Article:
Swift talks to C a fair amount. We'd have to figure out what uses of C in the runtime and in corelibs are not compatible with this kind of recovery, and either avoid them or document the Swift-side API as "recovery-unsafe" or whatever. (Libraries that people use on their own, including Libc, are the responsibility of the developer using them…)
These are the big things coming to mind right now.
Thank you for the detail. I'm not involved enough with the internals of the language to comment on them, so I'm not sure what the best solution would be.
Regardless, this is a problem that all server-side applications will run into, so this will need to be handled at some point. Currently, everyone is probably doing it their own way (Apache, load balancer, docker, systemd, ...), so it would be nice to have some kind of standard solution. This might be (long-term) an extension of the language of some sorts (as outlined in the manifesto above), but it could also just be additional, officially maintained tooling. Or even just a recommendation to use something that already exists.
As long as it is not possible to "catch exceptions" in Swift, it would seem our only option is to standardize some best practices for minimizing the impact of crashes.
Vapor currently recommends using a combination of nginx and supervisor when deploying your app to production. Nginx should help to deliver a proper 5xx if the reverse proxied server goes down unexpectedly (much better than just getting a TCP / socket error on the client side). Supervisor should instantly restart the app minimizing downtime after a crash.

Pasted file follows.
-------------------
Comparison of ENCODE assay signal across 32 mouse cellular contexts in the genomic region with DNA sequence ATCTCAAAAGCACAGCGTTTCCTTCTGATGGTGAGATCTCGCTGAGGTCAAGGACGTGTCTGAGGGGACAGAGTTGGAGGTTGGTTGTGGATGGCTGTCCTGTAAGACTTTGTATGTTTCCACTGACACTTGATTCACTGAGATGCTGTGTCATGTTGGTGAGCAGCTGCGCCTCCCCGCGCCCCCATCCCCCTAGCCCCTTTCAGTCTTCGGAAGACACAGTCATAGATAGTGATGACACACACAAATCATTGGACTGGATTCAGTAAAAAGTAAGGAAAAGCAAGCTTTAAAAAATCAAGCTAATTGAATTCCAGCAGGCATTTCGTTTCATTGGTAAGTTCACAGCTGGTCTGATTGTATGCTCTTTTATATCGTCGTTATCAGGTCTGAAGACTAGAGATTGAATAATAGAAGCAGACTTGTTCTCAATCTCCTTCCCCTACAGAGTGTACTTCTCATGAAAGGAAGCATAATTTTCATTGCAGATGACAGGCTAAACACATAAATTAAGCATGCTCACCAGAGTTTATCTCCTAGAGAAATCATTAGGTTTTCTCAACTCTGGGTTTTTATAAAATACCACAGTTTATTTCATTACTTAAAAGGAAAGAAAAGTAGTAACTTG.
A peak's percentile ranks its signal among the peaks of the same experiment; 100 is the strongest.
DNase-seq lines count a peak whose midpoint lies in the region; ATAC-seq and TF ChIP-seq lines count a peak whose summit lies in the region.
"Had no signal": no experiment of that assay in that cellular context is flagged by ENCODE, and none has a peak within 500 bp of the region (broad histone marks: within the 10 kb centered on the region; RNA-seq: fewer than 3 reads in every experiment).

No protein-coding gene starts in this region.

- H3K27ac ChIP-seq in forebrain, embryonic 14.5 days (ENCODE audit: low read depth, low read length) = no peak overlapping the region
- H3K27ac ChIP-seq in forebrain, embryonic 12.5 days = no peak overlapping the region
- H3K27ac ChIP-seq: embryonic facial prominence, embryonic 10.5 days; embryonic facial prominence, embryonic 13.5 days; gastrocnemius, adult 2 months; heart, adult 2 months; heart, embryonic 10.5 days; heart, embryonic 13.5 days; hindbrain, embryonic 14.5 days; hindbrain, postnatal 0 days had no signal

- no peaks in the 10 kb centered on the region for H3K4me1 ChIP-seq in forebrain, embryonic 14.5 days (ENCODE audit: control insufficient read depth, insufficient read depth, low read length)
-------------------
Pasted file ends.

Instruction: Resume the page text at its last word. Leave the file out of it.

I'm very interested to hear what others think is the best practice here.
I'm interested to learn more about what Apache offers. Are there things it can do that Nginx can't?
Sorry, I'll clarify the execption-handling comment a bit. What I mean by "Swift is unlikely to get true exception-handling" is
No way to stop a fault from taking out the current thread. (How this interacts with higher-level parallelism abstractions like Dispatch is a different and complicated problem.)
No way to perform cleanups that run on the same thread when a fault occurs. In general this probably scales up to "within the same actor", but I won't make that claim right now.
No way for an arbitrary function call to end without
Throwing (in the Swift.Error sense)
Exiting the thread or process
Trapping / faulting
"Catching exceptions" usually encompasses all three of these, but note that even if you didn't want to catch the exception and had absolutely no custom cleanup to perform (finally blocks), you'd still have pieces of the problems I mentioned above.
You are using Nginx as a frontend server, but that has little to do with watchdog'ing the actual server.
What Apache modules essentially allow you to do is to say "stop this instance gracefully if some limit has been hit" (MaxRequestsPerChild is the most basic, but actually very effective, variant). I.e. the "master" process wouldn't direct new requests to an instance which is in shutdown mode, but continue to handle ongoing threads until a clean shutdown is possible.
This kind of thing is really good for Swift services which are guaranteed to hit a leak issue sooner or later due to the memory management mechanisms. (I'm not saying that those are wrong, just that you have to deal with the consequences. It is rather trivial for a framework user to introduce retain cycles, happens all the time)
FWIW those kind of things are also protocol specific. It's really not that easy to do in a cool way, but it would be really great if Server Side Swift would come with a good solution for it.